University of Toronto medical students recently wrapped up their second annual “Books With Wings” project to collect textbooks and other resources for medical students in Afghanistan. The books are boxed up and ready to ship; all the group is waiting for is a date when the Canadian military will transport them to Afghan students in need.
This year, the books will go to Al Beeruny University Medical School in the city of Gul Bahar. The donor institution was chosen last year, when current project coordinator Shira Taylor traveled with last year’s load of books to their destination at the Kabul Medical Library. During her visit, Taylor saw the state of Al Beeruny’s library and decided that they could benefit from the following year’s program.
“It is a very needy school [with] barely two dozen books,” said the group’s public relations coordinator, Yusra Ahmad. The school also has a rural-based physician population, and an impressive 30 per cent of the students are female. These are just two among many factors that influenced Taylor’s decision.
The program began initially as a class project at Manitoba University’s medical school, and was the brainchild of radiologist Dr. Richard Gordon. U of T got involved last year, as the Books with Wings initiative quickly spread all over North America. The Canadian Federation of Medical Students first sponsored the effort.
Approximately 30 U of T medical student volunteers are responsible for mobilizing the project this year. The need for books and other resources was publicized on the radio and through flyers. Dean David Naylor of the medical school also backed the initiative.
Multiple donation sites were set up around the campus, and while individuals donated many books, the larger collections tended to come from corporate donors. Some of the companies involved include Login Bros., Toronto Stamps, Klaus Strankowski, U of T Bookstore, and Candem.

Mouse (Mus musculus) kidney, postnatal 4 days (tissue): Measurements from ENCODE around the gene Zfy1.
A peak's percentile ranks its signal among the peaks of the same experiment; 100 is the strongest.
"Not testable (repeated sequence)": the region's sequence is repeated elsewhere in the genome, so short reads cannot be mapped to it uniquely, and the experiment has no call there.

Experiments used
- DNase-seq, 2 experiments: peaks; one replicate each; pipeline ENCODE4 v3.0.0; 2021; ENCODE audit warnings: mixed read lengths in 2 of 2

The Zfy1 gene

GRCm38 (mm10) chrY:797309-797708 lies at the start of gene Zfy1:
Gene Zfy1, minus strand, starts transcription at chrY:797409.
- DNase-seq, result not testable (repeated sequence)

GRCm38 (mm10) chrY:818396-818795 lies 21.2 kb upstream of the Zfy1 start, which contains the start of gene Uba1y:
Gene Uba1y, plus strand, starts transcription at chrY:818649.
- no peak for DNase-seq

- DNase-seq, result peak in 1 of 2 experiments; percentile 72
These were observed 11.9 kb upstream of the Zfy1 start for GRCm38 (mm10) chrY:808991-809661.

Student groups such as the Medical Society, the University of Toronto International Health Program, and the 0T5 graduating medical class were ardent supporters of the project, too.
Once the books were collected, volunteers sorted and catalogued them, making an effort to send only recent texts that are less than 10 years old. Money donated will be used to buy other materials for the library, such as bookshelves to house the collection of 2,200 medical textbooks that Al Beeruny will soon receive.
Taylor will travel to Afghanistan again this year to see the Books with Wings project take shape.
Though the books are all packed up, extra donations have continued to pour in.
“We had to have a book sale last week,” said Ahmad. “We can use that money to defer the cost [of the trip].”
Gordon said he has future plans to take the project even further by sending librarians to train staffers in Afghan libraries.
“There is a lot of potential for this to expand,” said Ahmad. “What really impresses me is that so many sectors of society have come together. It’s a real collaborative effort [and it] speaks to the incredible generosity of the community.”